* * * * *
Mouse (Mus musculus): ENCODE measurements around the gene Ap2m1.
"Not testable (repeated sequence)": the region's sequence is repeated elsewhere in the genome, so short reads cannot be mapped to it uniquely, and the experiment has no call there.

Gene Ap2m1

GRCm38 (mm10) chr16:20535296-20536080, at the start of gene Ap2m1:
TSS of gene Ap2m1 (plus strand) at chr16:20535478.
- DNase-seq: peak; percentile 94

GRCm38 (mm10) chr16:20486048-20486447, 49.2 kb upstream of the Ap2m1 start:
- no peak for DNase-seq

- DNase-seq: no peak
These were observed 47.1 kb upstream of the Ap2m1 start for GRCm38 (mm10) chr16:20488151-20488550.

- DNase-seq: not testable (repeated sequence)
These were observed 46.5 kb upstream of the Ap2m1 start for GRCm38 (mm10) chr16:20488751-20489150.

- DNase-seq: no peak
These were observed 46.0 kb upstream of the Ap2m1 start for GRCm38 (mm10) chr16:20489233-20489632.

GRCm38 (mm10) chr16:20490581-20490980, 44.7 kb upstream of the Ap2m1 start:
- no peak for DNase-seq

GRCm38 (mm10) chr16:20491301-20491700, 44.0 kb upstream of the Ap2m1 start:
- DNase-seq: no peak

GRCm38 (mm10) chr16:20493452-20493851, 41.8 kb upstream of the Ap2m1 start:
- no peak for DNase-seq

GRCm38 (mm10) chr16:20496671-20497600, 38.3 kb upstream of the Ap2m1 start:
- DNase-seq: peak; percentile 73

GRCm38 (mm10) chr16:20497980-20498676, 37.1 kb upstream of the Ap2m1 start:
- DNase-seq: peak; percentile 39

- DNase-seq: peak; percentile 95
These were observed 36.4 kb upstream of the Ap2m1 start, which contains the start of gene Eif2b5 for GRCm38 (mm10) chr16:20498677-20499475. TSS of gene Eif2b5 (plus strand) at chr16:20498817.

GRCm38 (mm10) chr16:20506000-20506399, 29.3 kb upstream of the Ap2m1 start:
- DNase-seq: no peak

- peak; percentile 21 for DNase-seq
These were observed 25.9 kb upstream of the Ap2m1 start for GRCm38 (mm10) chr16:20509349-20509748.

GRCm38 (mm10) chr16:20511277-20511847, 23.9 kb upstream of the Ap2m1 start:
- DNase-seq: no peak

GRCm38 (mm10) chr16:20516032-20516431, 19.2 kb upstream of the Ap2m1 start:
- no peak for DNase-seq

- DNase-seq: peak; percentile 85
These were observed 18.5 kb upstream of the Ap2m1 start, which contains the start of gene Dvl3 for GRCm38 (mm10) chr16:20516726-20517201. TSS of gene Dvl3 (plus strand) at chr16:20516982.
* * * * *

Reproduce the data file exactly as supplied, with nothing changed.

Mouse (Mus musculus): ENCODE measurements around the gene Ap2m1.
"Not testable (repeated sequence)": the region's sequence is repeated elsewhere in the genome, so short reads cannot be mapped to it uniquely, and the experiment has no call there.

Gene Ap2m1

GRCm38 (mm10) chr16:20535296-20536080, at the start of gene Ap2m1:
TSS of gene Ap2m1 (plus strand) at chr16:20535478.
- DNase-seq: peak; percentile 94

GRCm38 (mm10) chr16:20486048-20486447, 49.2 kb upstream of the Ap2m1 start:
- no peak for DNase-seq

- DNase-seq: no peak
These were observed 47.1 kb upstream of the Ap2m1 start for GRCm38 (mm10) chr16:20488151-20488550.

- DNase-seq: not testable (repeated sequence)
These were observed 46.5 kb upstream of the Ap2m1 start for GRCm38 (mm10) chr16:20488751-20489150.

- DNase-seq: no peak
These were observed 46.0 kb upstream of the Ap2m1 start for GRCm38 (mm10) chr16:20489233-20489632.

GRCm38 (mm10) chr16:20490581-20490980, 44.7 kb upstream of the Ap2m1 start:
- no peak for DNase-seq

GRCm38 (mm10) chr16:20491301-20491700, 44.0 kb upstream of the Ap2m1 start:
- DNase-seq: no peak

GRCm38 (mm10) chr16:20493452-20493851, 41.8 kb upstream of the Ap2m1 start:
- no peak for DNase-seq

GRCm38 (mm10) chr16:20496671-20497600, 38.3 kb upstream of the Ap2m1 start:
- DNase-seq: peak; percentile 73

GRCm38 (mm10) chr16:20497980-20498676, 37.1 kb upstream of the Ap2m1 start:
- DNase-seq: peak; percentile 39

- DNase-seq: peak; percentile 95
These were observed 36.4 kb upstream of the Ap2m1 start, which contains the start of gene Eif2b5 for GRCm38 (mm10) chr16:20498677-20499475. TSS of gene Eif2b5 (plus strand) at chr16:20498817.

GRCm38 (mm10) chr16:20506000-20506399, 29.3 kb upstream of the Ap2m1 start:
- DNase-seq: no peak

- peak; percentile 21 for DNase-seq
These were observed 25.9 kb upstream of the Ap2m1 start for GRCm38 (mm10) chr16:20509349-20509748.

GRCm38 (mm10) chr16:20511277-20511847, 23.9 kb upstream of the Ap2m1 start:
- DNase-seq: no peak

GRCm38 (mm10) chr16:20516032-20516431, 19.2 kb upstream of the Ap2m1 start:
- no peak for DNase-seq

- DNase-seq: peak; percentile 85
These were observed 18.5 kb upstream of the Ap2m1 start, which contains the start of gene Dvl3 for GRCm38 (mm10) chr16:20516726-20517201. TSS of gene Dvl3 (plus strand) at chr16:20516982.